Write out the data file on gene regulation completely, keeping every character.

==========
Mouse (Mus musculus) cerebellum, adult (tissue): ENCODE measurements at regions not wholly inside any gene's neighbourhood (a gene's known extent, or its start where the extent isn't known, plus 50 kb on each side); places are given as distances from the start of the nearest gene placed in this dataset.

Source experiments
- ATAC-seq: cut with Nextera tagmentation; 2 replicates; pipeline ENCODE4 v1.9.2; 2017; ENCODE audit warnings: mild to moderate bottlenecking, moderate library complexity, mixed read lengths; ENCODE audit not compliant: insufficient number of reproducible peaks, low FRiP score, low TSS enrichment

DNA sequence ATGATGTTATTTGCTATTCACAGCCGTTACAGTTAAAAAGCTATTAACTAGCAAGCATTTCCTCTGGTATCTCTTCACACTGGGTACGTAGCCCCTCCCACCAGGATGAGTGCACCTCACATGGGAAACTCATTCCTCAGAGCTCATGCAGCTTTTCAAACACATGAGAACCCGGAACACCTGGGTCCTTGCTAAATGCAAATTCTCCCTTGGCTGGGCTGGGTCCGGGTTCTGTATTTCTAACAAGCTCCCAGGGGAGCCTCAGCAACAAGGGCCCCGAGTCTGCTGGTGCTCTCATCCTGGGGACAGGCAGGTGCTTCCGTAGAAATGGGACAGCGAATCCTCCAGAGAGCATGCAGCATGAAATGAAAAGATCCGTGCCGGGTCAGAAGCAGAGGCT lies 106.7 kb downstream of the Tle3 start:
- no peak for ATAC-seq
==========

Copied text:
Mouse (Mus musculus) cerebellum, adult (tissue): ENCODE measurements at regions not wholly inside any gene's neighbourhood (a gene's known extent, or its start where the extent isn't known, plus 50 kb on each side); places are given as distances from the start of the nearest gene placed in this dataset.

Source experiments
- ATAC-seq: cut with Nextera tagmentation; 2 replicates; pipeline ENCODE4 v1.9.2; 2017; ENCODE audit warnings: mild to moderate bottlenecking, moderate library complexity, mixed read lengths; ENCODE audit not compliant: insufficient number of reproducible peaks, low FRiP score, low TSS enrichment

DNA sequence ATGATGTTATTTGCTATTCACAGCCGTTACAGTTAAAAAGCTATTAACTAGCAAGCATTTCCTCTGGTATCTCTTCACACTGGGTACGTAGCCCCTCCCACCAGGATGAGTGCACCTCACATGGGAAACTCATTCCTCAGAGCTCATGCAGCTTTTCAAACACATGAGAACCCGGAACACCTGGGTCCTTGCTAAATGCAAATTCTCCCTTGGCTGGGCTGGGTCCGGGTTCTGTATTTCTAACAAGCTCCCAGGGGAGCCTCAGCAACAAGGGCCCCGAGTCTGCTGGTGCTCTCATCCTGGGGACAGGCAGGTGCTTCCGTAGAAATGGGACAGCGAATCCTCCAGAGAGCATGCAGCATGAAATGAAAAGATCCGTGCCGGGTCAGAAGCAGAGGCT lies 106.7 kb downstream of the Tle3 start:
- no peak for ATAC-seq